2. Andy Plays With His Toys One Last Time – Toy Story 3

The perfect ending a timeless trilogy.

1. “It’s okay. Daddy’s here.” – Finding Nemo

My personal favorite Pixar movie, every scene in this movie could have easily vied for a spot on this list. But there’s a small moment that makes me cry like a baby every time I watch the movie. After his wife and his children were devoured by a barracuda, Marlin finds a lone clown fish egg. Picking it up in his fins, he speaks four simple words. “It’s okay. Daddy’s here.” Later in the movie when he finally reunites with his son, he holds him again, repeating the same four words as we have a brief flashback to the little egg in Marlin hands. It’s the perfect example of how Pixar movies, after making us laugh at things like speaking whale and crazy seagullls, can also make us cry.


5. “Not a Flying Toy” – Toy Story

Looking back at the Pixar films, I was kind of surprised at this one. When I watched Toy Story the first few times, I was more involved in the story of Woody and enamored with the concept of talking toys. On subsequent viewings, however, I keep coming back to this scene. It’s really emotional (it is Pixar, after all), and magnifies the Buzz Lightyear storyline even more.

4. “Define Dancing” – WALL-E

I wouldn’t be able to call myself a human being if I didn’t include this delightful moment between two robots dancing together among the stars. The music, visuals, and chemistry all blend together to make this memorable.

3. “No Capes!” – The Incredibles

Enough with the emotional scenes; there’s plenty more in the next two picks. This time I’m going with one of my favorite Pixar characters (voiced by director Brad Bird), Edna Mode. The Incredibles is Pixar’s take on super heroes, and Edna’s speech (i.e. rant) about capes is a loving jab at the genre, and great slapstick comedy.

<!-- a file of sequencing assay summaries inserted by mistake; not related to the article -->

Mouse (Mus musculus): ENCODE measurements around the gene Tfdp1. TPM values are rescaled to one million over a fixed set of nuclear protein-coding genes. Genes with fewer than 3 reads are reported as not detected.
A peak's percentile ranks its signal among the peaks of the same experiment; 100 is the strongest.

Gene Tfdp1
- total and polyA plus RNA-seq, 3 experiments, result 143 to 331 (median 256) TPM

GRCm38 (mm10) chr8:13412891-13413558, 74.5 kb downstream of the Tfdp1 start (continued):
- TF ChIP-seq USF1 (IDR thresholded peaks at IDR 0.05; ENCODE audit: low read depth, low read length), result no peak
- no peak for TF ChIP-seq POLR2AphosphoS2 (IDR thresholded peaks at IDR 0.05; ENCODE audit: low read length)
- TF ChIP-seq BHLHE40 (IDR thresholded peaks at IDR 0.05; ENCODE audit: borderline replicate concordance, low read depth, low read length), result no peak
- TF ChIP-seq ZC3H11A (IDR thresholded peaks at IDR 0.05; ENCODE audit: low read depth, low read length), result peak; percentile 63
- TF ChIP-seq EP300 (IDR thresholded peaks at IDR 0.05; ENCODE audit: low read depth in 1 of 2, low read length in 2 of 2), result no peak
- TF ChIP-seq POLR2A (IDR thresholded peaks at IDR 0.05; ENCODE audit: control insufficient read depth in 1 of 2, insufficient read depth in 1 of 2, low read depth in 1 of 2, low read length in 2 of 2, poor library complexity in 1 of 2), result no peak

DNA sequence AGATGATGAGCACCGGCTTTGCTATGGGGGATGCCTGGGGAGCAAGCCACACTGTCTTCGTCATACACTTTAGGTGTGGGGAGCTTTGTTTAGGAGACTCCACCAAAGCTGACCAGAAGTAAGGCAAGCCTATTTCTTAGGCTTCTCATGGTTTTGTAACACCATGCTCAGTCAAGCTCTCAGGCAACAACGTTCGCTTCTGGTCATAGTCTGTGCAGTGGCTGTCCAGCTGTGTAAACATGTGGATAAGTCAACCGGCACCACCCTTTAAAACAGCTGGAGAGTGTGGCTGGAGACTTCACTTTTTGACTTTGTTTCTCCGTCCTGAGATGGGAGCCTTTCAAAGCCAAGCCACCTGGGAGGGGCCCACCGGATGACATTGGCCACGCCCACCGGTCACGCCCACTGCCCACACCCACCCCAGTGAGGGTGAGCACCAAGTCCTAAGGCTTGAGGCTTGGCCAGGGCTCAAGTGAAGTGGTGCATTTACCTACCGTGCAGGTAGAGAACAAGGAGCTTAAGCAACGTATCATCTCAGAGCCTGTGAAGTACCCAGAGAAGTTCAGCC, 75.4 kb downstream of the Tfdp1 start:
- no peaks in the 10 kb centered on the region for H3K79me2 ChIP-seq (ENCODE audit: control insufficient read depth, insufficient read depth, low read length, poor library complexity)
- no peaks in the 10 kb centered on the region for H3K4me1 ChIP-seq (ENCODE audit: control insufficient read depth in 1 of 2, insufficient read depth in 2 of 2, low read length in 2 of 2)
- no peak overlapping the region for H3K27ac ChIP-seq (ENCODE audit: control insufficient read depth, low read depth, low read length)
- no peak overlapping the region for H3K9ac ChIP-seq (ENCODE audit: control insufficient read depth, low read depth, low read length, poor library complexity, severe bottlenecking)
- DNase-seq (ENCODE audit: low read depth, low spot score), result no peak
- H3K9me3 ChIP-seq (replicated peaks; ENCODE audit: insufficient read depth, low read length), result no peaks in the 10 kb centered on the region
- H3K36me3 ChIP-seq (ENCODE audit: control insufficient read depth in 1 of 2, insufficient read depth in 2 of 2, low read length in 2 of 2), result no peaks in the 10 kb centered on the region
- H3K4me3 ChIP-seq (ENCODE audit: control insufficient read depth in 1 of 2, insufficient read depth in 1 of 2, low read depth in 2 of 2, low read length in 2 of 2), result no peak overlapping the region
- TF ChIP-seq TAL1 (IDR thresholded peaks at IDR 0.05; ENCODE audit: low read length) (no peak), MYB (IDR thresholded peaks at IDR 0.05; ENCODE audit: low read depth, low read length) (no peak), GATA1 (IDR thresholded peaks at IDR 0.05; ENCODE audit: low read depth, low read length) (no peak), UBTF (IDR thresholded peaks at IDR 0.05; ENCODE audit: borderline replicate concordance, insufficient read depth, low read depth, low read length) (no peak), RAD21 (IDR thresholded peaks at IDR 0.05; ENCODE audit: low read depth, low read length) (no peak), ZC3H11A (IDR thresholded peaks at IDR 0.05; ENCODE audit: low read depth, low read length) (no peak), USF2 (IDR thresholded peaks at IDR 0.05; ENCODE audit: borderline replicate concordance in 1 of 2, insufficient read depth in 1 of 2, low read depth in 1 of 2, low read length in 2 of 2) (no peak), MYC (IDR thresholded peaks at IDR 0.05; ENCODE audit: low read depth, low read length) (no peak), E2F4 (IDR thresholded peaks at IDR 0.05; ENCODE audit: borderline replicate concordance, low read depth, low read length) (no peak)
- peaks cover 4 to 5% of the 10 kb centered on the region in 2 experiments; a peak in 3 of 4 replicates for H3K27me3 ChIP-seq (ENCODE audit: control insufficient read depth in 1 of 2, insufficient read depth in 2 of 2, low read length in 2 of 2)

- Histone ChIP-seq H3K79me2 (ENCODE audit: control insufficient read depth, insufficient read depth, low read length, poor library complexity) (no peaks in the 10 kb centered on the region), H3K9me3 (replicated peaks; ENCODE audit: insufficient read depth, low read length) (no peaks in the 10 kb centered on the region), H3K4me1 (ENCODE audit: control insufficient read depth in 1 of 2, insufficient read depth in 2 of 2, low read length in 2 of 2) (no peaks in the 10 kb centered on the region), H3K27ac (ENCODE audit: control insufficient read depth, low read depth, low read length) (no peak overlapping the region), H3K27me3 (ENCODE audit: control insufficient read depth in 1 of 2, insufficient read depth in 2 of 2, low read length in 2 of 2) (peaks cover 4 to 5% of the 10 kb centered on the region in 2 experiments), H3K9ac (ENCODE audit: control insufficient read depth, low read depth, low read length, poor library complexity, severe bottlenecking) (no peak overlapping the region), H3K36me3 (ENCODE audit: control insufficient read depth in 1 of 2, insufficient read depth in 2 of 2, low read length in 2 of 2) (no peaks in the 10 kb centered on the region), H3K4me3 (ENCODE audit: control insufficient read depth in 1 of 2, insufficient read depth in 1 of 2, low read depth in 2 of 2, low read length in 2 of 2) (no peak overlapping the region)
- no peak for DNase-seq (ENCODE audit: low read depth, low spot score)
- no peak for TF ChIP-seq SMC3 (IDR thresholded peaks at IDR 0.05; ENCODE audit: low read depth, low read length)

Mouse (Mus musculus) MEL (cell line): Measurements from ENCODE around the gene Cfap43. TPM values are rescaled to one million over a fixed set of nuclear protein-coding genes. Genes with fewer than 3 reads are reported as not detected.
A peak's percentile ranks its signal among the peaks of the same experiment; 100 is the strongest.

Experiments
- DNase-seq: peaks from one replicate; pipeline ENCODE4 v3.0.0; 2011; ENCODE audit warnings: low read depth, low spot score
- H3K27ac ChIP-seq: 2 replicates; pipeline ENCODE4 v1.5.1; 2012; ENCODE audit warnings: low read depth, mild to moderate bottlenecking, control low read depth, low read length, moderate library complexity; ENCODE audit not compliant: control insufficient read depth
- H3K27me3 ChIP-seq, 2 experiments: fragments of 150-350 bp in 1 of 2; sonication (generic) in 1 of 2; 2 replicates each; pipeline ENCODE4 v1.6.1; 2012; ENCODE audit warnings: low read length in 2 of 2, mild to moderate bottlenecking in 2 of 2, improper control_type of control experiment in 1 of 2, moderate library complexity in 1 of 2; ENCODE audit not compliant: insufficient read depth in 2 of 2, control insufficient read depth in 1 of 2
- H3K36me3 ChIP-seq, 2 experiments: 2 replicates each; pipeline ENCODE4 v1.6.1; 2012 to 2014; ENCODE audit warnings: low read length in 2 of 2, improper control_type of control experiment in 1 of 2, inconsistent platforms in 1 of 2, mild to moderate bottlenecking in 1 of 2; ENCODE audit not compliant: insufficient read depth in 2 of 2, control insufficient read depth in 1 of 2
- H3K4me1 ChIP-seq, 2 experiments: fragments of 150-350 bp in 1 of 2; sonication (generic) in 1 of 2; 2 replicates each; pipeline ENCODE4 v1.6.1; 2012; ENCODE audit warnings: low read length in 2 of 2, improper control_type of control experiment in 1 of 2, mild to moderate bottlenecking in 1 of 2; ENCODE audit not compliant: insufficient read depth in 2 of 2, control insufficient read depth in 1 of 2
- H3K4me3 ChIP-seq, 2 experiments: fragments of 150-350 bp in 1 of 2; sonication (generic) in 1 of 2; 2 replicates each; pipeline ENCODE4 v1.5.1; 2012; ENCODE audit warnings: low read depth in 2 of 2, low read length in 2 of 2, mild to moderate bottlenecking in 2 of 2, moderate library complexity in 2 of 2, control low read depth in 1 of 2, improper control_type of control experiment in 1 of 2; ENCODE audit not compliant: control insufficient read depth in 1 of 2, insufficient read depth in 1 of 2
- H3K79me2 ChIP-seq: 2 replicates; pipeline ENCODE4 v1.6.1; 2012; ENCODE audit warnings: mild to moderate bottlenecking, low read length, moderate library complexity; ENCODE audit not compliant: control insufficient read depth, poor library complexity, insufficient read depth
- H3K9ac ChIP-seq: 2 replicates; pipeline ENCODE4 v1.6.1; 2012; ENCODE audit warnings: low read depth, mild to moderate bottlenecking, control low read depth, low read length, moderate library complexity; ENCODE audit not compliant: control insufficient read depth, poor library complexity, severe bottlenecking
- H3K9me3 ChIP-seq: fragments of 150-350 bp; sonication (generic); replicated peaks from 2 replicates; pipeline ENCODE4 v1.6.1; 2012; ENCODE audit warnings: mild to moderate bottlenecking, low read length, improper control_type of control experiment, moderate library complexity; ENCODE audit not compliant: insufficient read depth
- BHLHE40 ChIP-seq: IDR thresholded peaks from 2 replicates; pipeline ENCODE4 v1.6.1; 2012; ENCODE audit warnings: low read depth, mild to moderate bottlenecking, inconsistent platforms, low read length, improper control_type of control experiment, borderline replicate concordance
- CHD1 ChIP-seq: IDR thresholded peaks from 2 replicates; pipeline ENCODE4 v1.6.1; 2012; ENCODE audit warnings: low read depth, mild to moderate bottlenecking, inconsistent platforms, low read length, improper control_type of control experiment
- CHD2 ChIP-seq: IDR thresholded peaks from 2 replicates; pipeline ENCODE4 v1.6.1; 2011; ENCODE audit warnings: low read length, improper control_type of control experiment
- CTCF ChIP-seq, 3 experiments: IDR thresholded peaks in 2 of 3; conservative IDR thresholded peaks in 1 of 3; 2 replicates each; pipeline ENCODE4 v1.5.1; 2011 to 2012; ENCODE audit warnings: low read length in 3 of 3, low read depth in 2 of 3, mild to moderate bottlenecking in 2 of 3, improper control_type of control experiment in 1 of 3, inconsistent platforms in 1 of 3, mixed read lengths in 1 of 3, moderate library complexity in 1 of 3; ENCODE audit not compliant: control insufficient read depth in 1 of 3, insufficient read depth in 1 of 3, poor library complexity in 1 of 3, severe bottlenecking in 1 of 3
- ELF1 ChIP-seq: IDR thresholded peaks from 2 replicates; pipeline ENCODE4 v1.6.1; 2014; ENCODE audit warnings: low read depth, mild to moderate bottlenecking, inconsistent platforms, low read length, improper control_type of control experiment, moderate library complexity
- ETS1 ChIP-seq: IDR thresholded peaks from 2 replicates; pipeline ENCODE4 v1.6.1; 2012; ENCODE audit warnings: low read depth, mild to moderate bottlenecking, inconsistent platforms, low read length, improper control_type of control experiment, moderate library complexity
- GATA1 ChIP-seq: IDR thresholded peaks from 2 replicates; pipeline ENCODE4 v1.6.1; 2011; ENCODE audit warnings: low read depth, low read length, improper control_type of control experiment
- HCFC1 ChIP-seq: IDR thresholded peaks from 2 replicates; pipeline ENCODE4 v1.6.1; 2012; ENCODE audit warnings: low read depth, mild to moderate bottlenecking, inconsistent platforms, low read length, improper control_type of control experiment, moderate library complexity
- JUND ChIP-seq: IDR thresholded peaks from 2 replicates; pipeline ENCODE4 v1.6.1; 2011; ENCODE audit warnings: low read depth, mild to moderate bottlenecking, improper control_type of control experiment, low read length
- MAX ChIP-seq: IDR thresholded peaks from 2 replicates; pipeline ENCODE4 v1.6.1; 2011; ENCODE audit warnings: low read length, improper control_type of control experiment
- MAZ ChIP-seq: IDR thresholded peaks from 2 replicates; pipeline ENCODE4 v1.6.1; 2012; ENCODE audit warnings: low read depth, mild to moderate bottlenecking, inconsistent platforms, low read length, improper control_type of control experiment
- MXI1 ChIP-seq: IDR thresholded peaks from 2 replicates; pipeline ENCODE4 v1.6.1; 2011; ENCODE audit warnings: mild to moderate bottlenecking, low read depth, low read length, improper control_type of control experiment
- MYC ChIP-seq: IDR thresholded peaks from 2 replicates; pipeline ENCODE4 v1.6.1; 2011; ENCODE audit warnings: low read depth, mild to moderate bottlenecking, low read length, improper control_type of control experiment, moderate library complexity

2. “Ratatouille” – Ratatouille

There are many wonderful moments in Ratatouille, but the one that gets me every time is when the food critic Anton Ego eats the titular Ratatouille at the end of the film. His trip down memory lane is a touching, nostalgic moment that shows the power that the senses can have.

1. “Married Life” – Up

Up is one of the few movies that I enjoyed watching in 3D, and the only one that caused me to wipe off my 3D glasses 15 minutes into the film. It’s been overstated ad nauseum, but the opening montage from Up not only sets the rest of the film up beautifully, but could easily be viewed as a stand-alone short film.  I’m continually blown away by Pixar’s use of story, visuals, and pathos, and this is one of their finest moments.

Prometheus Review

As soon as Ridley Scott announced he was making a new science fiction movie, fanboys immediately dubbed it the quintessential Alien prequel. Even after its release, people are citing ways in which Prometheus relates to Scott’s original film. I cannot emphasize more that Prometheus has almost nothing to do with Alien. The two movies don’t even take place on the same planet. Admittedly, Alien will be seen in a different context after viewing this movie, but it is not at all essential to understanding the 1979 classic. Instead, Prometheus stands on its own as a solid genre piece, but is that really a bad thing?